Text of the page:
Constitutional Challenges With Respect To Will Drafting & Estates

Testators (i.e people who make a will) in Canada are deemed to have Charter-protected testamentary freedom to benefit whomever they want in their wills and to exclude anyone they wish (though there are some exceptions to this rule, explained below). Constitutional protection of testamentary autonomy generally had not been addressed by courts until more recently, and it has yet to be fully fleshed out.

Most common law jurisdictions today provide individuals with testamentary autonomy, and this is supported by the Canadian Charter of Rights and Freedoms. In a 2016 Ontario Court of Appeal decision, Spence Estate (Re), 2016 ONCA 196, it was established that the Charter would not protect a family member who has been excluded from a will for discriminatory reasons.

In other words, a child or individual that is not a dependant can be excluded from a will based on a certain ground of discrimination prohibited by the Charter (e.g. religious, sexual or racial discrimination), or for any personal reason. With this ruling in mind, it is evident that as of currently, neither the Charter nor Ontario’s Human Rights Code can apply to testamentary dispositions that are of a private nature.

However, this principle is not quite universally recognized just yet, as some civil law jurisdictions still maintain some form of forced heirship (where direct next of kin inherit property and estate automatically).

It is recommended that, for testators who intend to leave out family members completely, they outline their reasons for doing so in the will or a separate letter. This information is integral, as it would be evidence that the testator had intentionally considered whether or not to make a gift to the excluded family members.

Exception #1 – Dependant Provision

The laws surrounding wills and estates are generally governed by provincial law, and most provinces have legislation that requires that testators make enough provision for their dependants. In cases where adequate provision was not prepared, the legislation then allows the dependant to make a claim for relief against the estate.

This is often seen in cases where the children are minors or have disabilities. In such cases, the courts ultimately have discretion in determining what is “adequate provision” in the circumstances, with consideration of a number of case-by-case factors.

Exception #2 – Violation of Public Policy

A second exception to testamentary freedom includes situations where the granting of a will is conditional upon the beneficiary doing something that violates public policy. For instance, they may be asked to divorce their partner; or to not get married, or to engage in illegal or criminal conduct.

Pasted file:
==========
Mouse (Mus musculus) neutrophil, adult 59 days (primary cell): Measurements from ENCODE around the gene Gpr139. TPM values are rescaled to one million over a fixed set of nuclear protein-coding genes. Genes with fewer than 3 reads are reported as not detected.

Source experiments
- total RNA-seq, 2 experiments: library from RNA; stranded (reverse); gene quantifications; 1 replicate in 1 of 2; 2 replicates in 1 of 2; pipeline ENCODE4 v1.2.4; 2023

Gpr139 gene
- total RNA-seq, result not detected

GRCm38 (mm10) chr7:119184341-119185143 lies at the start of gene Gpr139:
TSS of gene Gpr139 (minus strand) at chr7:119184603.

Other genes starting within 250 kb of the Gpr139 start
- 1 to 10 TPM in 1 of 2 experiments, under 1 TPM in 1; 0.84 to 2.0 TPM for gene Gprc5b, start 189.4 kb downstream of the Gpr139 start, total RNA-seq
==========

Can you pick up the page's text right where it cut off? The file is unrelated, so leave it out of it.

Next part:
Ultimately, there are times where an individual’s freedom to choose beneficiaries freely is trumped because those choices or attached conditions violate Canadian public policy. Generally speaking, because testamentary freedom is constitutionally protected, any limitations on this right would have to be reasonably justifiable under a Charter analysis, and a violation of public policy is considered valid justification.

Other Constitutional Challenges

One area of growing constitutional claims with regards to estates is that of common-law relationships and same-sex spouses. In Ontario, neither a common-law spouse nor a same-sex partner has entitlement in cases of intestacy (i.e. where a deceased did not have a will upon death). There have yet to be amendments to the definition of “spouse” to include common-law partners in a few major wills and estate-related legislation, such as the Succession Law Reform Act, RSO 1990, c S 26 and the Family Law Act, RSO 1990, c F 3. As a result, charter challenges continue to be made by common-law spouses and same-sex partners throughout Canada.

Going to court to challenge a will or estate can be costly, and thus it is important that you are certain you have a solid case before proceeding. If you believe you have the grounds for a constitutional challenge claim or have questions about testamentary freedom and its exceptions, your next step would be to meet with one of our qualified lawyers who can thoroughly investigate your facts and explain your legal options.

Nothing in this article should be considered or relied on as legal advice or opinion. This article only provides general information and should you have any further questions regarding the wills, estates and constitutional challenges, please contact us to book a free initial consultation 905-366-0202 or through our website here.

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